Mar 13, 2019
Turkey Hunter Training
Tips for finding and harvesting a prized bird in Wisconsin this spring
By Jesse Quayle
The wild turkey is truly one of Wisconsin's wildlife management success stories. The success of the wild turkey management program can be attributed to hunters purchasing wild turkey stamps which provide vital financial support.
Since the turkey was successfully reintroduced into Wisconsin in 1976, population levels continue to rise all across the Badger State. Wisconsin has many opportunities to harvest a wild turkey, including the youth hunt in April, the state’s Mentored Hunting program, Learn to Hunt and a disabled hunting opportunity.
Spring turkey authorizations are issued through a preference-based drawing system. After the preference drawing is complete, all remaining harvest authorizations – now called bonus harvest authorizations – will be sold over the counter. Bonus authorizations will be sold on a first-come, first-serve basis.
Each zone will have a designated sales date. The first zone will go on sale in mid-March. Hunters may buy leftover harvest authorizations on a one-per-day basis until sold out, or when the season is over.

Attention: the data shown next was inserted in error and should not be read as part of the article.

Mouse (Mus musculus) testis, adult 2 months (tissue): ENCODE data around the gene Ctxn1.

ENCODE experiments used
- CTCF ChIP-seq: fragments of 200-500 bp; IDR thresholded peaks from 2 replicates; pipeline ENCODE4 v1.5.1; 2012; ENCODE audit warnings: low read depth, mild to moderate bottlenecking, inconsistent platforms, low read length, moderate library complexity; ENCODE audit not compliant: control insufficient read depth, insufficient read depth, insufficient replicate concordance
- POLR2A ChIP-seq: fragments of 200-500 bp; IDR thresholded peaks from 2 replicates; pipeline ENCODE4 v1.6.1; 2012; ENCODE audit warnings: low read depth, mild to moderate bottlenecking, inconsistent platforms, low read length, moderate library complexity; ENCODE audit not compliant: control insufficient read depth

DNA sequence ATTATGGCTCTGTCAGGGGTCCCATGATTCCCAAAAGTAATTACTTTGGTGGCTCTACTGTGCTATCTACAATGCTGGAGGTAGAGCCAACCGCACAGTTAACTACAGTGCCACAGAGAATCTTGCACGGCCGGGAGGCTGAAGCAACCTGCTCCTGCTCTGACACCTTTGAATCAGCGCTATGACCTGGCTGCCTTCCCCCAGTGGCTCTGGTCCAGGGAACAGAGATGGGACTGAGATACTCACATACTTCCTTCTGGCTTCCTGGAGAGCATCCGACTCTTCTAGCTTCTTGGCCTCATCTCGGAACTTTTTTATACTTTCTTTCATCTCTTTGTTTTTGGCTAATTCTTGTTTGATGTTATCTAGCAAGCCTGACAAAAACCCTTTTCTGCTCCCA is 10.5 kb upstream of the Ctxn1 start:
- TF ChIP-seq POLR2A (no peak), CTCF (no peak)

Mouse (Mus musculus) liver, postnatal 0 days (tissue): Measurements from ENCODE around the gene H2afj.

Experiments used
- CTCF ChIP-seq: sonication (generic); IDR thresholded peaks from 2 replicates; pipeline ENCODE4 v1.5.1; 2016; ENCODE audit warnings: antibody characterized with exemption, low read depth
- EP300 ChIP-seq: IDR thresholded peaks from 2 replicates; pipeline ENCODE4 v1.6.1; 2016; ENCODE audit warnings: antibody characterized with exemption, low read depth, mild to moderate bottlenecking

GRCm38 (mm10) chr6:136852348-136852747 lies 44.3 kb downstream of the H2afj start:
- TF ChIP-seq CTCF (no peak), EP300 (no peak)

Where to turkey hunt
As a fulltime hunting and fishing guide, I’m often asked a lot of questions about turkey hunting. The first question asked by most hunters is about location.
Just like deer hunting, location is everything. You want to find areas with a good food source where you see birds feeding throughout the day, or at least early morning or just before dark as they head to the roost. You also want to find large roosting trees, for example, large, tall white pines, red pines or oaks.
In areas where you have more hills, turkeys like to roost toward the top of the hill rather than on more flat land. Turkey also like to roost closer to field edges or just off the field.
A great way to find roosting areas is to look over a woods in early spring before the leaves start, searching for taller trees were birds can roost. Most of the time you will find taller trees with a lot of feather and droppings on the ground just below the tree. Close to the roosting area you also will find leaves turned up and the ground heavily scratched up were birds first feed as they hit the ground early morning.
Another question I’m asked is how to roost turkeys. Again, find tall trees in the area you plan to hunt. For instance, if you have a field where birds are feeding just before dark, wait until they’re in the woods and listen for them to fly up to their roost. Most of the time, if there is a gobbler with them, he will fly up on roost and gobble a few times before he goes to sleep.
Another great way to pinpoint an exact spot or tree turkeys roost in is to do an owl hoot. Some hunters like to use crow calls. Again, you will want to do this a safe distance from the roosted birds and soft enough so that you don’t spook the turkey out of the roost.
Call of the morning